Gain approval

Our goal is for you to succeed, and for you to succeed, you need to prepare yourself and your loved ones. Your capacity to reach your goals is dependent on support from those around you. As Marathon world record holder Eliud Kipchoge puts it: “100% of me is nothing compared to 1% of the entire team”.

100% of me is nothing compared to 1% of the entire team

Eliud Kipchoge

Physical aspects of endurance training

Again, endurance training is repetitive. Sometimes you do the same thing over and over for hours on end. Your body’s capability to cope with the workload will increase over time during the unbroken sequence of workouts. 

At the start of the season, we recommend that you do an initial test of functional strength and mobility. We do that because we believe that finding possible imbalances, or weaker spots at the beginning of the season can help you put together a strength routine that will help reduce the risk of injury.

Here are three questions that you need to think through before you start training.

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  • Do I have any previous (sports)injuries that need treatment? If you do, then that could derail your season, or you may need an individualized training program that puts less stress on the previously injured part of your body. 
  • Which, if any of my physical prerequisites can limit me? Understanding your physical limits are vital to success, obviously, you want to challenge them, but you need to do this in a structured way that avoids the dangers of injury and overtraining.
  • Do I need any special gear? Special running shoes or a bikefit? You need the right equipment if you’re going to be successful, it’s best to think about that as early as possible.

For you to reach your goal, it is important that your physical and mental abilities correspond with your ambition.

Personal abilities

To better understand who you are as an endurance athlete, the next thing to do is to map out your background as an athlete. To start, try to fill out the form below.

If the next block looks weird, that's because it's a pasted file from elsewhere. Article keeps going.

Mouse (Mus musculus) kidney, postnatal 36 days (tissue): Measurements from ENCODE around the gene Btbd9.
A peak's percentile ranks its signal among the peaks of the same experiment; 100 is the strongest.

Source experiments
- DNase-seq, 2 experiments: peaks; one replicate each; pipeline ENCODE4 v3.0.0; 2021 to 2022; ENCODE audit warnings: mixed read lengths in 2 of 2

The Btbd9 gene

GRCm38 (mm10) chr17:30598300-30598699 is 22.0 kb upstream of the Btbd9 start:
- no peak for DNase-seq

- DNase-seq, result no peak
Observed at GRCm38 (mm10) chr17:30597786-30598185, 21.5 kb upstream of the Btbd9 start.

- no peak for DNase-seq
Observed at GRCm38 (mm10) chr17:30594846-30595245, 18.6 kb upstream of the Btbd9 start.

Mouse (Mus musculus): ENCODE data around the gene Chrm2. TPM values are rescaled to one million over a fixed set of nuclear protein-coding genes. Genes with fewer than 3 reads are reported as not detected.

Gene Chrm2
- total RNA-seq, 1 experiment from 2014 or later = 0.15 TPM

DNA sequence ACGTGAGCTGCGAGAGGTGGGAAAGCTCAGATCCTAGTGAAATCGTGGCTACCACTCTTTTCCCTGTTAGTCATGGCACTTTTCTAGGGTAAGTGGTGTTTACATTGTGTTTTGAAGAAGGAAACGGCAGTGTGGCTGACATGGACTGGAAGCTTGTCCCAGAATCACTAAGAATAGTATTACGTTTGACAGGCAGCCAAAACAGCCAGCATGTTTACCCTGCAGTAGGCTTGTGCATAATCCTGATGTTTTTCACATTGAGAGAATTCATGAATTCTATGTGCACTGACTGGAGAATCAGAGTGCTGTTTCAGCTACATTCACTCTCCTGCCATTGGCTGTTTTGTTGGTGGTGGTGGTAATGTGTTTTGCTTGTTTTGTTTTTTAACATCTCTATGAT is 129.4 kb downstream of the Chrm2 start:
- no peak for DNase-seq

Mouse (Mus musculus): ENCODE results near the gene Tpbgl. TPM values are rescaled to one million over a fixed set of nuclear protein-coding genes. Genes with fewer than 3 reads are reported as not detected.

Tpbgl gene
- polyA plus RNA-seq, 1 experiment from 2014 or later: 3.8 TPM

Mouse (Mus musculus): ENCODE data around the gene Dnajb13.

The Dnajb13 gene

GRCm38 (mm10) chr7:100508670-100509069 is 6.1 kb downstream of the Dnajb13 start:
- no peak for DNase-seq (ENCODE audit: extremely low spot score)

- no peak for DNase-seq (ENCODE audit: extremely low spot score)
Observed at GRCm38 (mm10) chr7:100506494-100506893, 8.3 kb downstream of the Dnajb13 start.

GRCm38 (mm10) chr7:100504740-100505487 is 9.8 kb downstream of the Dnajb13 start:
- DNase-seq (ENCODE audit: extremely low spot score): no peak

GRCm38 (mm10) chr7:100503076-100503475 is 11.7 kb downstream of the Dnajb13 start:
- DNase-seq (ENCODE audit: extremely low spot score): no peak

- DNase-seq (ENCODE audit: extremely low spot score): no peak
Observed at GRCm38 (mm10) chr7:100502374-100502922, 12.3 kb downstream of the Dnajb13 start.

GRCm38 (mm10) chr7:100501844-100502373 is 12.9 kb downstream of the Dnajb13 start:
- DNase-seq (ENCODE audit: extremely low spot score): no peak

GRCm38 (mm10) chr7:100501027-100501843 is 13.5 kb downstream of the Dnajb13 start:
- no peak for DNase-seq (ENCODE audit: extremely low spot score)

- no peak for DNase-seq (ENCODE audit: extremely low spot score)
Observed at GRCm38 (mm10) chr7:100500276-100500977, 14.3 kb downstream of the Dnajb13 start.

Fill out the form in comparison to others you can compete with.

SPORTSLOWSOMEWHAT SLOWSOMEWHAT SLOWFAST
Swimming
Cycling
Running

This should give you a rough idea of what you need to improve on, early on. It’s important to be realistic about your abilities, because if you overestimate or underestimate, then you may find it difficult to correct your training further down the line. 

In a continuous effort to better understand your athletic profile, let us pose some statements regarding endurance, power, and mobility.

How well do the following statements fit you?

  • I am stronger at the end of a workout compared to my friends. I prefer longer races. (Endurance)
  • I have more muscle mass than others my age. I prefer to bike on a heavier gear with low cadence. (Power)
  • I am better at shorter intervals. I run with a high stride count, 180 strides per minute or above. (Mobility)

With this knowledge, it is much easier to calibrate your training based on your athletic profile. Say that you score high in endurance, but when it comes to biking or running uphill, you get tired. That would mean that you maybe need to focus on your power, training more muscular stamina (if that is your goal of course). As you define your goals and choose where you want to compete you should consider what your strengths are.

Next step

Now that you have some idea of where your baseline is, it’s time to examine “endurance training and racing” – most endurance seasons lead up to a big race and we want to help you to identify yours. Make sure that you check out the form below, which will help us to develop a plan that will help you to train smarter during your endurance training season.

  • Background

  • Training

  • Enter the date you think you are ready to start with structured training.
    Date Format: YYYY dash MM dash DD
  • A rule of thumb: Sprint (6-10h), Olympic (8-12h), Ironman 70.3 (8-14h), Ironman (10-14h)
  • Racing

  • If you have not yet decided, enter an approximate date.
    Date Format: YYYY dash MM dash DD
  • Other